Is Patty's Story Your Story?
Consider Patty whose doctor looks her over and says she is in good health for her age. But rushing off to the next patient, the doctor does not see Patty use her hands to help her rise from her chair (declining strength and balance).
Patty knows walking is good for her but she does not get out to walk as much as before. That's because she has developed a fear of falling. Staying indoors where the floors are flat seems like the better thing to do.
Some years ago, without thinking much about it, Patty sat down to get into her underwear. Before that first-time event, she got dressed standing up, stepping into her underwear one leg at a time. When she took that seat on that life-changing day, Patty did not realize she was compensating for her loss of strength and balance. She simply found an easier way to get dressed and went with the flow.
Now feeling her aches and pains, Patty joins others her age in joking about "getting old." She uses phrases like "senior moments," "feeling my age" and "I'm too old for that." Without realizing it, Patty has come to believe the myths of aging apply to her; and that is very sad. It's sad because it doesn't have to be that way.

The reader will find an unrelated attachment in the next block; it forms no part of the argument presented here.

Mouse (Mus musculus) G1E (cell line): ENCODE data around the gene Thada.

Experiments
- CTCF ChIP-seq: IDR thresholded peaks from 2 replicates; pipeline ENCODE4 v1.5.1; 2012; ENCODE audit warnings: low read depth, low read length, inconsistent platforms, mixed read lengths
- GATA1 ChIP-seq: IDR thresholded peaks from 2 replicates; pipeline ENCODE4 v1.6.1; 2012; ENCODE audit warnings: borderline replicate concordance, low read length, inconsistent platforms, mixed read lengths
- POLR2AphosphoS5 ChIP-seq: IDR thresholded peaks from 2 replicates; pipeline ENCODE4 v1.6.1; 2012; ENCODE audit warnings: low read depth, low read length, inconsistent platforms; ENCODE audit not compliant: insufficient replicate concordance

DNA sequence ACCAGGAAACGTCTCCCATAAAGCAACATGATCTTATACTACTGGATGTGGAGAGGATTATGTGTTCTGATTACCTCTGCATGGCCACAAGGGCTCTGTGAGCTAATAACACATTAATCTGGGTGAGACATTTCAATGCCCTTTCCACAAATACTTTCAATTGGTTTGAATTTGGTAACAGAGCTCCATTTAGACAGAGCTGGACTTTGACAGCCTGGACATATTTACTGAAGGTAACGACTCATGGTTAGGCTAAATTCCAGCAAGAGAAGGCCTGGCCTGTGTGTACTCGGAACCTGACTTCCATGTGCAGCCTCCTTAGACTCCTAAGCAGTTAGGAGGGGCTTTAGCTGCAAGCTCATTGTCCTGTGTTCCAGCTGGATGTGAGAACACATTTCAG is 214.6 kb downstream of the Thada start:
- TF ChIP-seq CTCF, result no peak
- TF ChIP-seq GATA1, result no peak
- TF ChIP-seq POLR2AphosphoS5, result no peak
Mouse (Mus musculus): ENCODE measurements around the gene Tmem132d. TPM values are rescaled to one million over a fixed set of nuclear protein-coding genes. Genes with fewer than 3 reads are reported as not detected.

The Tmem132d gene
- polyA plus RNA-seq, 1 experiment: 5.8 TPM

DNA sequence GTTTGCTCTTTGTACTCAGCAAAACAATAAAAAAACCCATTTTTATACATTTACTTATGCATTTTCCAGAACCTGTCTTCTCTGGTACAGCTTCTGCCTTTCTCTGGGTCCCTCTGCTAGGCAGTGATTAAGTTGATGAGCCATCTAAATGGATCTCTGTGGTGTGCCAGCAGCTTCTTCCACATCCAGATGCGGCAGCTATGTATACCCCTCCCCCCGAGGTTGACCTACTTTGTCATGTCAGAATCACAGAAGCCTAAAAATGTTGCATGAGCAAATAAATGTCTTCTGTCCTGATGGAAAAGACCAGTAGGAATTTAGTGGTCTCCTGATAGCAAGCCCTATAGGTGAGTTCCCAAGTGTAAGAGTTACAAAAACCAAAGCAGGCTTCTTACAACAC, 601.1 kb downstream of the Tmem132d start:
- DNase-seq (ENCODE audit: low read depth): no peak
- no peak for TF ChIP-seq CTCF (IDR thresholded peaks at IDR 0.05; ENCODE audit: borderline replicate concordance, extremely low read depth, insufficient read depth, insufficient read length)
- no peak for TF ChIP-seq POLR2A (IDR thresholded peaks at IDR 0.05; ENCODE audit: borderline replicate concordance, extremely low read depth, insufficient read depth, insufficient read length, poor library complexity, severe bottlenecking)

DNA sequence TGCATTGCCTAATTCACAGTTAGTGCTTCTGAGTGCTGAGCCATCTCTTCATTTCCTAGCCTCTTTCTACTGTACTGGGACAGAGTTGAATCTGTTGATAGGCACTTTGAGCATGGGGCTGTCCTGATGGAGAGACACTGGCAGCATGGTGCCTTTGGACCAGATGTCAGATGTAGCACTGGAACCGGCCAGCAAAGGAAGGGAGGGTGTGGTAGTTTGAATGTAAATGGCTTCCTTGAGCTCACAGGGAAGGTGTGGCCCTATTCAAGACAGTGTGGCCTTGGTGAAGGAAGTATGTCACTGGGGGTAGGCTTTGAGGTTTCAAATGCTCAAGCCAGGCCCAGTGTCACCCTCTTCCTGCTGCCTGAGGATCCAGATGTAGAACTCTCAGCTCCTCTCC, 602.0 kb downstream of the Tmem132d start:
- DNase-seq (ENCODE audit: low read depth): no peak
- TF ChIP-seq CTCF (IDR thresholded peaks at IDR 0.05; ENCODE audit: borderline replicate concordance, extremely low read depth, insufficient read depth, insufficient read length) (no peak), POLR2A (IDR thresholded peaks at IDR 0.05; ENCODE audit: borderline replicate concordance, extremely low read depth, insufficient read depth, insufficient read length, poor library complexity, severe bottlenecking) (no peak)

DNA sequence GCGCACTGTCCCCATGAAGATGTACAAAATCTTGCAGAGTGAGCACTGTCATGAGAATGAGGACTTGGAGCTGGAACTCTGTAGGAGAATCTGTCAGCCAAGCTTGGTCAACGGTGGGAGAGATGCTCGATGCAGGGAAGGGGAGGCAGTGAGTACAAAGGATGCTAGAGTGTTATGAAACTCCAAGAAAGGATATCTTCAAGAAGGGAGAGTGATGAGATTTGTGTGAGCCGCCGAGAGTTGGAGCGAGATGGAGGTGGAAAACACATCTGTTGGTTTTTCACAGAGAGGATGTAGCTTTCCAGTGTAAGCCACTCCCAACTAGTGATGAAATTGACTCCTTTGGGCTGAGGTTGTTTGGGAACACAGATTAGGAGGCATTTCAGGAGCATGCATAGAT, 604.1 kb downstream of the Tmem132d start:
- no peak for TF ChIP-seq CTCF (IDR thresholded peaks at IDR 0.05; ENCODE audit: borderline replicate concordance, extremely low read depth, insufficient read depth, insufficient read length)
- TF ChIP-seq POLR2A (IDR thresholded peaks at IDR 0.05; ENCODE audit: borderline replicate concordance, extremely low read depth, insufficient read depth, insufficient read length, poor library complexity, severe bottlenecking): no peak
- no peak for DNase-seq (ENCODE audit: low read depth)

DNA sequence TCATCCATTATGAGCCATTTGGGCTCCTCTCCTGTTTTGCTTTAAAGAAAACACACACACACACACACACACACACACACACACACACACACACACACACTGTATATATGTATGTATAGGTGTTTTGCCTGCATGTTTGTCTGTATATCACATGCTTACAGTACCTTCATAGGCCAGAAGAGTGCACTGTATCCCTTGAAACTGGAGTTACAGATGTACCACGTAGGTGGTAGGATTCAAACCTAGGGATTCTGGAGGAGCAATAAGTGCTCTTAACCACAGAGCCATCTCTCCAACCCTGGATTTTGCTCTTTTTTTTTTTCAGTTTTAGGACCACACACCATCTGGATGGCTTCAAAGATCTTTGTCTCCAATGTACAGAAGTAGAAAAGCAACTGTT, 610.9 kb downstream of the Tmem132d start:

When she was born, Patty received her functional abilities on the "use it or lose it" plan. When she unknowingly started compensating for the functional decline that naturally occurs as we age, Patty opted into the "lose it" plan by default. Had she known that the "use it" (and keep it) plan was also available to her, things might have been different.
But she did not know and the "lose it" plan continued unchecked. That plan is highly effective because it is self-reinforcing. The more function Patty lost, the more she compensated, and the more she compensated, the more function she lost.